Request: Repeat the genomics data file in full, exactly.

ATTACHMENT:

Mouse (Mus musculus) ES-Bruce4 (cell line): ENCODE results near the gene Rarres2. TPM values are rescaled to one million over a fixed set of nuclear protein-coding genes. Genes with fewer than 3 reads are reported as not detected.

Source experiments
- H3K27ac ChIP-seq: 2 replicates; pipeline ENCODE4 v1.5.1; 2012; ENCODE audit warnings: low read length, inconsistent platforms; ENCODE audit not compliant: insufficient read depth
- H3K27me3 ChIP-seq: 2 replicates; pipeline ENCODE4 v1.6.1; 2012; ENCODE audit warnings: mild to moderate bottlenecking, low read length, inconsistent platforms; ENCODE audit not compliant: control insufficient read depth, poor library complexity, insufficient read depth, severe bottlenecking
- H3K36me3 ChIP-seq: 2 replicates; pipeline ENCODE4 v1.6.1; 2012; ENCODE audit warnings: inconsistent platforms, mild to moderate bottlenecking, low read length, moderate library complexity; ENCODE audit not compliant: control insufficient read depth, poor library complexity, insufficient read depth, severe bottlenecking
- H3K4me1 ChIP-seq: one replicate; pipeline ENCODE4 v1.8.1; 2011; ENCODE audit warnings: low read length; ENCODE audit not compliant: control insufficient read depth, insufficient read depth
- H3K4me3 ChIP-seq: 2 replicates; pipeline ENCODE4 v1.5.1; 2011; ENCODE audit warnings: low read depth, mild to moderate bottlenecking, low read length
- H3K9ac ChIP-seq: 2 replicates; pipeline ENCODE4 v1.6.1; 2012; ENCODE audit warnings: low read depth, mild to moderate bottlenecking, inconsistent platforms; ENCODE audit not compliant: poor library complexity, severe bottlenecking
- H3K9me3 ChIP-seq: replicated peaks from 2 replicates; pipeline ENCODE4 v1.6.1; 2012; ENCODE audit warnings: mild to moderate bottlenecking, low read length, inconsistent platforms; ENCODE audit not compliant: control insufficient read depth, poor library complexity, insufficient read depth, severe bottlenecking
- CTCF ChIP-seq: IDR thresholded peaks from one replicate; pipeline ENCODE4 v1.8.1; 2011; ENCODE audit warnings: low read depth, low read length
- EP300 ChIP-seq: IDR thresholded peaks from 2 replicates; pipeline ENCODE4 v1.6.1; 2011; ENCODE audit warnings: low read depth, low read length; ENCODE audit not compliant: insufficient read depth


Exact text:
Mouse (Mus musculus) ES-Bruce4 (cell line): ENCODE results near the gene Rarres2. TPM values are rescaled to one million over a fixed set of nuclear protein-coding genes. Genes with fewer than 3 reads are reported as not detected.

Source experiments
- H3K27ac ChIP-seq: 2 replicates; pipeline ENCODE4 v1.5.1; 2012; ENCODE audit warnings: low read length, inconsistent platforms; ENCODE audit not compliant: insufficient read depth
- H3K27me3 ChIP-seq: 2 replicates; pipeline ENCODE4 v1.6.1; 2012; ENCODE audit warnings: mild to moderate bottlenecking, low read length, inconsistent platforms; ENCODE audit not compliant: control insufficient read depth, poor library complexity, insufficient read depth, severe bottlenecking
- H3K36me3 ChIP-seq: 2 replicates; pipeline ENCODE4 v1.6.1; 2012; ENCODE audit warnings: inconsistent platforms, mild to moderate bottlenecking, low read length, moderate library complexity; ENCODE audit not compliant: control insufficient read depth, poor library complexity, insufficient read depth, severe bottlenecking
- H3K4me1 ChIP-seq: one replicate; pipeline ENCODE4 v1.8.1; 2011; ENCODE audit warnings: low read length; ENCODE audit not compliant: control insufficient read depth, insufficient read depth
- H3K4me3 ChIP-seq: 2 replicates; pipeline ENCODE4 v1.5.1; 2011; ENCODE audit warnings: low read depth, mild to moderate bottlenecking, low read length
- H3K9ac ChIP-seq: 2 replicates; pipeline ENCODE4 v1.6.1; 2012; ENCODE audit warnings: low read depth, mild to moderate bottlenecking, inconsistent platforms; ENCODE audit not compliant: poor library complexity, severe bottlenecking
- H3K9me3 ChIP-seq: replicated peaks from 2 replicates; pipeline ENCODE4 v1.6.1; 2012; ENCODE audit warnings: mild to moderate bottlenecking, low read length, inconsistent platforms; ENCODE audit not compliant: control insufficient read depth, poor library complexity, insufficient read depth, severe bottlenecking
- CTCF ChIP-seq: IDR thresholded peaks from one replicate; pipeline ENCODE4 v1.8.1; 2011; ENCODE audit warnings: low read depth, low read length
- EP300 ChIP-seq: IDR thresholded peaks from 2 replicates; pipeline ENCODE4 v1.6.1; 2011; ENCODE audit warnings: low read depth, low read length; ENCODE audit not compliant: insufficient read depth